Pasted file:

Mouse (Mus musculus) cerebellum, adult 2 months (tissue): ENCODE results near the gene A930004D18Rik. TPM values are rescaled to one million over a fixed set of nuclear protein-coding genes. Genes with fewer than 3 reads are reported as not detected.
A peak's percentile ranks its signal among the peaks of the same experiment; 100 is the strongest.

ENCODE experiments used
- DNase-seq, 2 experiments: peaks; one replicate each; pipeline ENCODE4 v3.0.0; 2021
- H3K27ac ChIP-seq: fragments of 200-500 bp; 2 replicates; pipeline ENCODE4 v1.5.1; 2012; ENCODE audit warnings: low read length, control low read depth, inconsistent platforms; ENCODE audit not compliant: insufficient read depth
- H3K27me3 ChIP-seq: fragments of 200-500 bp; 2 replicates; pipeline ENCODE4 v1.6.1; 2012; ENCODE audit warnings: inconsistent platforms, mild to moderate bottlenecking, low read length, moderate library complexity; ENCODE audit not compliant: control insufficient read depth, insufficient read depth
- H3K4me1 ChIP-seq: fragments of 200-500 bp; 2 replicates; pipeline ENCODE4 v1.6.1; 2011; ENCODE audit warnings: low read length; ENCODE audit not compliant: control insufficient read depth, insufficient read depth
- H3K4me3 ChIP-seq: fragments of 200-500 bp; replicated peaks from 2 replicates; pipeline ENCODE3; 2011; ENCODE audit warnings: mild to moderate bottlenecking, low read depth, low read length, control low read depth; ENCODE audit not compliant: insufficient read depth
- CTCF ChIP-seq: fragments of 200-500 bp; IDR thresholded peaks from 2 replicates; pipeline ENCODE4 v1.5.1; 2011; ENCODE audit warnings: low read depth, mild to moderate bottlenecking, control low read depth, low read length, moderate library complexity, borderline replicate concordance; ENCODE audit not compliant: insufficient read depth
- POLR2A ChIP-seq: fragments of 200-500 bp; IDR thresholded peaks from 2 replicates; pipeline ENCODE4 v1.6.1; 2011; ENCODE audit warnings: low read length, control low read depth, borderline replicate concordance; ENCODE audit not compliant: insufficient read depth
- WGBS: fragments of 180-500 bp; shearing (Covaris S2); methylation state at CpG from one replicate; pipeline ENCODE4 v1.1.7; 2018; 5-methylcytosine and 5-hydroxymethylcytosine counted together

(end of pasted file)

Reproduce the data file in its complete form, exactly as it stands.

Mouse (Mus musculus) cerebellum, adult 2 months (tissue): ENCODE results near the gene A930004D18Rik. TPM values are rescaled to one million over a fixed set of nuclear protein-coding genes. Genes with fewer than 3 reads are reported as not detected.
A peak's percentile ranks its signal among the peaks of the same experiment; 100 is the strongest.

ENCODE experiments used
- DNase-seq, 2 experiments: peaks; one replicate each; pipeline ENCODE4 v3.0.0; 2021
- H3K27ac ChIP-seq: fragments of 200-500 bp; 2 replicates; pipeline ENCODE4 v1.5.1; 2012; ENCODE audit warnings: low read length, control low read depth, inconsistent platforms; ENCODE audit not compliant: insufficient read depth
- H3K27me3 ChIP-seq: fragments of 200-500 bp; 2 replicates; pipeline ENCODE4 v1.6.1; 2012; ENCODE audit warnings: inconsistent platforms, mild to moderate bottlenecking, low read length, moderate library complexity; ENCODE audit not compliant: control insufficient read depth, insufficient read depth
- H3K4me1 ChIP-seq: fragments of 200-500 bp; 2 replicates; pipeline ENCODE4 v1.6.1; 2011; ENCODE audit warnings: low read length; ENCODE audit not compliant: control insufficient read depth, insufficient read depth
- H3K4me3 ChIP-seq: fragments of 200-500 bp; replicated peaks from 2 replicates; pipeline ENCODE3; 2011; ENCODE audit warnings: mild to moderate bottlenecking, low read depth, low read length, control low read depth; ENCODE audit not compliant: insufficient read depth
- CTCF ChIP-seq: fragments of 200-500 bp; IDR thresholded peaks from 2 replicates; pipeline ENCODE4 v1.5.1; 2011; ENCODE audit warnings: low read depth, mild to moderate bottlenecking, control low read depth, low read length, moderate library complexity, borderline replicate concordance; ENCODE audit not compliant: insufficient read depth
- POLR2A ChIP-seq: fragments of 200-500 bp; IDR thresholded peaks from 2 replicates; pipeline ENCODE4 v1.6.1; 2011; ENCODE audit warnings: low read length, control low read depth, borderline replicate concordance; ENCODE audit not compliant: insufficient read depth
- WGBS: fragments of 180-500 bp; shearing (Covaris S2); methylation state at CpG from one replicate; pipeline ENCODE4 v1.1.7; 2018; 5-methylcytosine and 5-hydroxymethylcytosine counted together